We concur with psychologist Robert Neimeyer, (a prominent grief researcher from the University of Memphis, Tennessee), who has conceptualized 5 major tasks of grieving:
- Acknowledge the reality of the loss.
- Open yourself to the pain.
- Revise your assumptive world.
- Reconstruct your relationship to that which has been lost.
- Reinvent yourself.
His primary belief is that the central process of grieving is the reconstruction of meaning in response to the loss.
Acknowledging the reality of the loss is a process that takes time…often more time than people imagine. While most of us grasp the cognitive concept of the loss in a relatively brief period of time, it can take up to a year (or more, depending upon the loss), to fully acknowledge the loss emotionally.
Many people are afraid to open themselves up to the pain…they feel it would mean they are “weak”, fear being overwhelmed, or just feel too vulnerable. Some people push the pain down, with food, drugs or alcohol, or staying busy. It is just that process, however, of allowing the pain to go through us, that helps us heal. Proust said “ We are healed of a suffering only by experiencing it to the full.” Kahil Gibran noted that “suffering carves grooves in our hearts which later enable us to hold more joy.” Even though it may not feel like it when you are in it, the pain does soften and abate.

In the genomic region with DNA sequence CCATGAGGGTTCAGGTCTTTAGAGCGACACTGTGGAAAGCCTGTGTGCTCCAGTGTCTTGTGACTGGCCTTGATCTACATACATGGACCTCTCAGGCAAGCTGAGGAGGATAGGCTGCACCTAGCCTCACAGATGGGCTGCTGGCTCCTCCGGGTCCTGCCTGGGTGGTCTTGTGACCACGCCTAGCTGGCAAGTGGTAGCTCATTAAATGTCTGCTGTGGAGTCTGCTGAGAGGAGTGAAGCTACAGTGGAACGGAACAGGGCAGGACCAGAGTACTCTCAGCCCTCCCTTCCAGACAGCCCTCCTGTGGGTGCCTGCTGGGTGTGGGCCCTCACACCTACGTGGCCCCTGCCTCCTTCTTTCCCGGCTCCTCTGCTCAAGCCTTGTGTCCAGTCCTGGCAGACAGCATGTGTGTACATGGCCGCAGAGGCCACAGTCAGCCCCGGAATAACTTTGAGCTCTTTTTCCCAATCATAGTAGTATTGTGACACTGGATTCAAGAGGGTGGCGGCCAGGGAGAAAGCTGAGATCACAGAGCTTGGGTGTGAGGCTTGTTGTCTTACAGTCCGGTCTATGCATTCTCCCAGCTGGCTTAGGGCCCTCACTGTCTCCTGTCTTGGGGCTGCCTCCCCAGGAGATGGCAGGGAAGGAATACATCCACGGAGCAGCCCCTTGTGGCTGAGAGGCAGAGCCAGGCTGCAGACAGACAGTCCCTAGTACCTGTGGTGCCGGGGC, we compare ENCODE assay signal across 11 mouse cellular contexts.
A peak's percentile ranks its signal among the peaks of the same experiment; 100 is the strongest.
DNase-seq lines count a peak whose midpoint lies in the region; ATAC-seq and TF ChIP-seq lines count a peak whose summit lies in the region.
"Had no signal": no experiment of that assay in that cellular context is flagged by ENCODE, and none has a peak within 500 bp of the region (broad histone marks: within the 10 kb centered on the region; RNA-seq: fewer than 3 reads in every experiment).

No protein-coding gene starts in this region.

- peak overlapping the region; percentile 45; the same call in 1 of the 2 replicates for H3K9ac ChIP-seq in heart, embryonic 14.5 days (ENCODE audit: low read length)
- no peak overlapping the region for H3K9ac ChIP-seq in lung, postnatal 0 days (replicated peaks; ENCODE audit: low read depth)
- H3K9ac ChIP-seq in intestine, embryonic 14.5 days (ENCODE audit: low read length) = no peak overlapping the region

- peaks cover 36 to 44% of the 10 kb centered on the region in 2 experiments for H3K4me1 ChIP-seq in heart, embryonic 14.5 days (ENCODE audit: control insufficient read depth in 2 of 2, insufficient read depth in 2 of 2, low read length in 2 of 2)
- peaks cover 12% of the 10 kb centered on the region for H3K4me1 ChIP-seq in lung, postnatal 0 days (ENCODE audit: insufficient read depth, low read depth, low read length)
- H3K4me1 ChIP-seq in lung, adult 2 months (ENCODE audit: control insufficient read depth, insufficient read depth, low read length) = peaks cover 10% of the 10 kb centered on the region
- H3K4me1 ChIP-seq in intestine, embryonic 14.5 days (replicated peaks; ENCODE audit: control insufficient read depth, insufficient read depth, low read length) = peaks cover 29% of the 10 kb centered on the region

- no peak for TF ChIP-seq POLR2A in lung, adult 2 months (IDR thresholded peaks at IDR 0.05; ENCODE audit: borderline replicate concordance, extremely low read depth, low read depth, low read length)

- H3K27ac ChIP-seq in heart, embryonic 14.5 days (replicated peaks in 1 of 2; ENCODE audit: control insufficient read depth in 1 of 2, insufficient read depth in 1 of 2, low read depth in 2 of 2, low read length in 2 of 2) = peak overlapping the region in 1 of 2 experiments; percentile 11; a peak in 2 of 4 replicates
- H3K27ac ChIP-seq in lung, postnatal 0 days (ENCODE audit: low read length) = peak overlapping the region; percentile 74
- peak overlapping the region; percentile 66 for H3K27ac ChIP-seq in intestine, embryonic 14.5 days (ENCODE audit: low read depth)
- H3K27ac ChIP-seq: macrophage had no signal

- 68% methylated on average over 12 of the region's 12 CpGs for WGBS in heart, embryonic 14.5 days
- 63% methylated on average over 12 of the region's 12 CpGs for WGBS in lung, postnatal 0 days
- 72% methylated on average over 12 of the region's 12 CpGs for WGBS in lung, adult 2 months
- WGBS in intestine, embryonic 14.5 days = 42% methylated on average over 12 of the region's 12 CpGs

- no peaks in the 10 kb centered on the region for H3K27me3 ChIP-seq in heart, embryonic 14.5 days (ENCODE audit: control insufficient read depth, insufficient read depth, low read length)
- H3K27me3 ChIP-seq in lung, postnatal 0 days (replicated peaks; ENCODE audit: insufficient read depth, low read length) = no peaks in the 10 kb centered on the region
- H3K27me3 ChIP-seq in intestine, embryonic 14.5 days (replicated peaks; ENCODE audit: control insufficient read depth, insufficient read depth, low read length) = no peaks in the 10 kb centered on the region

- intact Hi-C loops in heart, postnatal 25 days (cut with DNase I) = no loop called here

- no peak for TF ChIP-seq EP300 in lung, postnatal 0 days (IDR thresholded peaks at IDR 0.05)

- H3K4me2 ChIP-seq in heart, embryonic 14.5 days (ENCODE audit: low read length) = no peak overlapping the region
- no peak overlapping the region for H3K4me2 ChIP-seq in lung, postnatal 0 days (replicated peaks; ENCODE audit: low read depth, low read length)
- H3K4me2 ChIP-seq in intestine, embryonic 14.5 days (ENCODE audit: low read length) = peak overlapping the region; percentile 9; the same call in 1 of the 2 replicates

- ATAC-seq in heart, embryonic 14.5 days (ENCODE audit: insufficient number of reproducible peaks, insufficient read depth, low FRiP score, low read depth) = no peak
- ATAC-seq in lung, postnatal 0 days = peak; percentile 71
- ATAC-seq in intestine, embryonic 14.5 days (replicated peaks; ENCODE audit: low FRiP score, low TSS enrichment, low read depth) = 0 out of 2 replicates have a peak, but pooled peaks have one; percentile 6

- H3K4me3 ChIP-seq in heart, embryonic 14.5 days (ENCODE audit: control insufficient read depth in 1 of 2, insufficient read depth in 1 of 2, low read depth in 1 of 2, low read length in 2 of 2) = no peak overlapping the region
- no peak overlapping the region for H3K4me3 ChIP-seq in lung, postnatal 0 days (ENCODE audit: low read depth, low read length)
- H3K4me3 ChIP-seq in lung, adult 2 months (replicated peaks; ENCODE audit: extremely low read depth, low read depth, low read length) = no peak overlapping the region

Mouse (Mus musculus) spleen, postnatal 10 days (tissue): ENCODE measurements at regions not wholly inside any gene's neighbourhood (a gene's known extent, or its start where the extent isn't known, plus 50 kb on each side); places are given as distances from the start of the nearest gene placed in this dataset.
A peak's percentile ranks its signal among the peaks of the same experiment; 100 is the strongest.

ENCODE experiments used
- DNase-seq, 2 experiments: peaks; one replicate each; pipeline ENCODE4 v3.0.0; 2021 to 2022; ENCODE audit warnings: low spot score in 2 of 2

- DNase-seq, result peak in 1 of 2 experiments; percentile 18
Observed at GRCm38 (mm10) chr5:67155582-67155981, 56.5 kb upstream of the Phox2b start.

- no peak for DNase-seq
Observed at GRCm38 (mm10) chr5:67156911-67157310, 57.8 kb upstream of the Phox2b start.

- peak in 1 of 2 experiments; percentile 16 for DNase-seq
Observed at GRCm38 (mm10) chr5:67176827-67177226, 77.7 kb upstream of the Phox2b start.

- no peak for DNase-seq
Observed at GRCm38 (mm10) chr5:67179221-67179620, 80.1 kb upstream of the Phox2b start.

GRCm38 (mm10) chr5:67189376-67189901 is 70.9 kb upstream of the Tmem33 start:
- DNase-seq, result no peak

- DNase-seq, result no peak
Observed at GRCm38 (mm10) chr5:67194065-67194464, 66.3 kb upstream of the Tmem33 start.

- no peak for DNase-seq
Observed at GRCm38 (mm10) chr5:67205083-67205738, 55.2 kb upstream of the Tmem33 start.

Revising your assumptive world means allowing this experience to help you see the lens of perception through which you have viewed the world. Losing a loved one initiates us into the reality that all relationships end, suffering is part of life, none of us are immune from pain, etc. This grief experience can usher in a sadder but wiser grasp of reality, and help us let go of naïve and idiosyncratic notions.
Reconstructing your relationship with that which has been lost is, in some ways, the meat of the grief experience. It entails examining the relationship, exploring what it was for us….what meaning did it have in our lives? What did the relationship teach us…about life, about ourselves? Processing grief means moving the relationship from outside us to inside us..where it continues to live and be explored. In coming to grips with what the relationship was for us, we often find it necessary to offer forgiveness, ask for forgiveness, or both.
Finally, reinventing ourselves means recommitting to being fully alive again, investing in ourselves and in our own lives. It means incorporating the insights gained into our lives, experiencing a sense of growth, transformation and transcendence.